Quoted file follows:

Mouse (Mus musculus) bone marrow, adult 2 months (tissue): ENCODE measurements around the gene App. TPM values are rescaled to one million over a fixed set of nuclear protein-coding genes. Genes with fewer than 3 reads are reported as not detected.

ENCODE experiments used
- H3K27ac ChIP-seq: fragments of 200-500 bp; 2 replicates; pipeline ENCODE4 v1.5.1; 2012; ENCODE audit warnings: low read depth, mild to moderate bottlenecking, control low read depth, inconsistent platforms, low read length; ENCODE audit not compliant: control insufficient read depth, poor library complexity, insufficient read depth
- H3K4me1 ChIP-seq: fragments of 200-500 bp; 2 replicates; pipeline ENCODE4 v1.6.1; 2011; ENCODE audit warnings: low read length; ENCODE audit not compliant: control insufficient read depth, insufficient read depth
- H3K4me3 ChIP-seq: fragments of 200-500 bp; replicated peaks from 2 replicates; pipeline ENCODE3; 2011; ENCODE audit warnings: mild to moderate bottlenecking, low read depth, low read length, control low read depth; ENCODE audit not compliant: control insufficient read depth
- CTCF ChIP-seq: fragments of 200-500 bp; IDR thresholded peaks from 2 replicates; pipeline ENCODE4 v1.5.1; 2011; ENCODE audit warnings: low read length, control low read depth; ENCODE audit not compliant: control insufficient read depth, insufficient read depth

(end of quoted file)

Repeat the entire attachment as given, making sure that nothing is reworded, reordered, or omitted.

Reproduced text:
Mouse (Mus musculus) bone marrow, adult 2 months (tissue): ENCODE measurements around the gene App. TPM values are rescaled to one million over a fixed set of nuclear protein-coding genes. Genes with fewer than 3 reads are reported as not detected.

ENCODE experiments used
- H3K27ac ChIP-seq: fragments of 200-500 bp; 2 replicates; pipeline ENCODE4 v1.5.1; 2012; ENCODE audit warnings: low read depth, mild to moderate bottlenecking, control low read depth, inconsistent platforms, low read length; ENCODE audit not compliant: control insufficient read depth, poor library complexity, insufficient read depth
- H3K4me1 ChIP-seq: fragments of 200-500 bp; 2 replicates; pipeline ENCODE4 v1.6.1; 2011; ENCODE audit warnings: low read length; ENCODE audit not compliant: control insufficient read depth, insufficient read depth
- H3K4me3 ChIP-seq: fragments of 200-500 bp; replicated peaks from 2 replicates; pipeline ENCODE3; 2011; ENCODE audit warnings: mild to moderate bottlenecking, low read depth, low read length, control low read depth; ENCODE audit not compliant: control insufficient read depth
- CTCF ChIP-seq: fragments of 200-500 bp; IDR thresholded peaks from 2 replicates; pipeline ENCODE4 v1.5.1; 2011; ENCODE audit warnings: low read length, control low read depth; ENCODE audit not compliant: control insufficient read depth, insufficient read depth